- publishing free software manuals
The PostgreSQL 9.0 Reference Manual - Volume 2 - Programming Guide
by The PostgreSQL Global Development Group
Paperback (6"x9"), 478 pages
ISBN 9781906966065
RRP £14.95 ($19.95)

Sales of this book support the PostgreSQL project! Get a printed copy>>>

9.10.2 Plan Caching

The PL/pgSQL interpreter parses the function's source text and produces an internal binary instruction tree the first time the function is called (within each session). The instruction tree fully translates the PL/pgSQL statement structure, but individual SQL expressions and SQL commands used in the function are not translated immediately.

As each expression and SQL command is first executed in the function, the PL/pgSQL interpreter creates a prepared execution plan (using the SPI manager's SPI_prepare and SPI_saveplan functions). Subsequent visits to that expression or command reuse the prepared plan. Thus, a function with conditional code that contains many statements for which execution plans might be required will only prepare and save those plans that are really used during the lifetime of the database connection. This can substantially reduce the total amount of time required to parse and generate execution plans for the statements in a PL/pgSQL function. A disadvantage is that errors in a specific expression or command cannot be detected until that part of the function is reached in execution. (Trivial syntax errors will be detected during the initial parsing pass, but anything deeper will not be detected until execution.)

A saved plan will be re-planned automatically if there is any schema change to any table used in the query, or if any user-defined function used in the query is redefined. This makes the re-use of prepared plans transparent in most cases, but there are corner cases where a stale plan might be re-used. An example is that dropping and re-creating a user-defined operator won't affect already-cached plans; they'll continue to call the original operator's underlying function, if that has not been changed. When necessary, the cache can be flushed by starting a fresh database session.

Because PL/pgSQL saves execution plans in this way, SQL commands that appear directly in a PL/pgSQL function must refer to the same tables and columns on every execution; that is, you cannot use a parameter as the name of a table or column in an SQL command. To get around this restriction, you can construct dynamic commands using the PL/pgSQL EXECUTE statement--at the price of constructing a new execution plan on every execution.

Another important point is that the prepared plans are parameterized to allow the values of PL/pgSQL variables to change from one use to the next, as discussed in detail above. Sometimes this means that a plan is less efficient than it would be if generated for a specific variable value. As an example, consider

SELECT * INTO myrec FROM dictionary WHERE word LIKE search_term;

where search_term is a PL/pgSQL variable. The cached plan for this query will never use an index on word, since the planner cannot assume that the LIKE pattern will be left-anchored at run time. To use an index the query must be planned with a specific constant LIKE pattern provided. This is another situation where EXECUTE can be used to force a new plan to be generated for each execution.

The mutable nature of record variables presents another problem in this connection. When fields of a record variable are used in expressions or statements, the data types of the fields must not change from one call of the function to the next, since each expression will be planned using the data type that is present when the expression is first reached. EXECUTE can be used to get around this problem when necessary.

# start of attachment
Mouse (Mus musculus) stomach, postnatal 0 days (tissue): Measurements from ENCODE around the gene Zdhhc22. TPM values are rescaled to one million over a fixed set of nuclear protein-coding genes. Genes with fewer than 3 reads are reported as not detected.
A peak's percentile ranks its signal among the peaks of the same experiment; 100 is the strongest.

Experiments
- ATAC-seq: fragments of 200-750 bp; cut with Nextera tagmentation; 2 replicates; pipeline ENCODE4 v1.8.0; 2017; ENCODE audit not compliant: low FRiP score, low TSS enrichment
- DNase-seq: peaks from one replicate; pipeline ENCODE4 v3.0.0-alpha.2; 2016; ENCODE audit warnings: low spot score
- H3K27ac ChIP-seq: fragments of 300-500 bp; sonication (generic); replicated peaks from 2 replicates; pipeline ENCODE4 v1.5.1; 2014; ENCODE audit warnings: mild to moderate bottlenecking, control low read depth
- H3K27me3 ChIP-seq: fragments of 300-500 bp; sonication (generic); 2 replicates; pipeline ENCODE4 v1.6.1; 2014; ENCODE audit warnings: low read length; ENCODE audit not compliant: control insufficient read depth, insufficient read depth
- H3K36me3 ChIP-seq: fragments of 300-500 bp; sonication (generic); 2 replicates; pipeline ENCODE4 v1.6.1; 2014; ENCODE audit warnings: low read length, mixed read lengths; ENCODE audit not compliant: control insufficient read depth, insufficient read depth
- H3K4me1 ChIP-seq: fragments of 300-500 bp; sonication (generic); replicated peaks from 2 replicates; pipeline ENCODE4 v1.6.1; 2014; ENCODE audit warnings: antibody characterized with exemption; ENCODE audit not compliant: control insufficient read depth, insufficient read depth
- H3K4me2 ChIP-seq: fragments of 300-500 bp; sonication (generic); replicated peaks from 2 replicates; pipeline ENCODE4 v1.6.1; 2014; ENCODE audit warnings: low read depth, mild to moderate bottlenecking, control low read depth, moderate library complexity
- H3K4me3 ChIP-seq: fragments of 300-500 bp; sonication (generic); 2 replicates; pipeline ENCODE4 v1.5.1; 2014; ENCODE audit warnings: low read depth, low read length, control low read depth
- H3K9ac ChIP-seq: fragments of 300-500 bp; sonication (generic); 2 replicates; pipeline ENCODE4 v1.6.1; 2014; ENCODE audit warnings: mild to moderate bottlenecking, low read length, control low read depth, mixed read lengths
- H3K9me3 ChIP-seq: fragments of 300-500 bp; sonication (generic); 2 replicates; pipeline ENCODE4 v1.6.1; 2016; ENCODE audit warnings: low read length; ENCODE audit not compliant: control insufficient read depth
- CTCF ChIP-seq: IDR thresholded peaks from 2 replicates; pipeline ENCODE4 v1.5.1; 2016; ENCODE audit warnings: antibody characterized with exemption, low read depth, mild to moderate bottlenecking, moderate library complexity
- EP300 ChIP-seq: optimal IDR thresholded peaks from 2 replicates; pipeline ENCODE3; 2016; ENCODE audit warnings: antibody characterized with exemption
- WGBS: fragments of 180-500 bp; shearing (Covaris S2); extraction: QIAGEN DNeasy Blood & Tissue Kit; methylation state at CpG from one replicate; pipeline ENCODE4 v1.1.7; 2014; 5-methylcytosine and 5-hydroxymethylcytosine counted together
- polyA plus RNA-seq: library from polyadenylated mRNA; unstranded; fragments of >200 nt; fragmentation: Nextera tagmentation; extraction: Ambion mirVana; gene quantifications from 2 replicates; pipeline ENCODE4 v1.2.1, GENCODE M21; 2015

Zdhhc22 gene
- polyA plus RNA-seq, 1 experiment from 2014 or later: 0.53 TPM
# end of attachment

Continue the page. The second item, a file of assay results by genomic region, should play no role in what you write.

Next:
If the same function is used as a trigger for more than one table, PL/pgSQL prepares and caches plans independently for each such table--that is, there is a cache for each trigger function and table combination, not just for each function. This alleviates some of the problems with varying data types; for instance, a trigger function will be able to work successfully with a column named key even if it happens to have different types in different tables.

Likewise, functions having polymorphic argument types have a separate plan cache for each combination of actual argument types they have been invoked for, so that data type differences do not cause unexpected failures.

Plan caching can sometimes have surprising effects on the interpretation of time-sensitive values. For example there is a difference between what these two functions do:

CREATE FUNCTION logfunc1(logtxt text) RETURNS void AS $$
        INSERT INTO logtable VALUES (logtxt, 'now');
$$ LANGUAGE plpgsql;


CREATE FUNCTION logfunc2(logtxt text) RETURNS void AS $$
        curtime timestamp;
        curtime := 'now';
        INSERT INTO logtable VALUES (logtxt, curtime);
$$ LANGUAGE plpgsql;

In the case of logfunc1, the PostgreSQL main parser knows when preparing the plan for the INSERT that the string 'now' should be interpreted as timestamp, because the target column of logtable is of that type. Thus, 'now' will be converted to a constant when the INSERT is planned, and then used in all invocations of logfunc1 during the lifetime of the session. Needless to say, this isn't what the programmer wanted.

In the case of logfunc2, the PostgreSQL main parser does not know what type 'now' should become and therefore it returns a data value of type text containing the string now. During the ensuing assignment to the local variable curtime, the PL/pgSQL interpreter casts this string to the timestamp type by calling the text_out and timestamp_in functions for the conversion. So, the computed time stamp is updated on each execution as the programmer expects.

ISBN 9781906966065The PostgreSQL 9.0 Reference Manual - Volume 2 - Programming GuideSee the print edition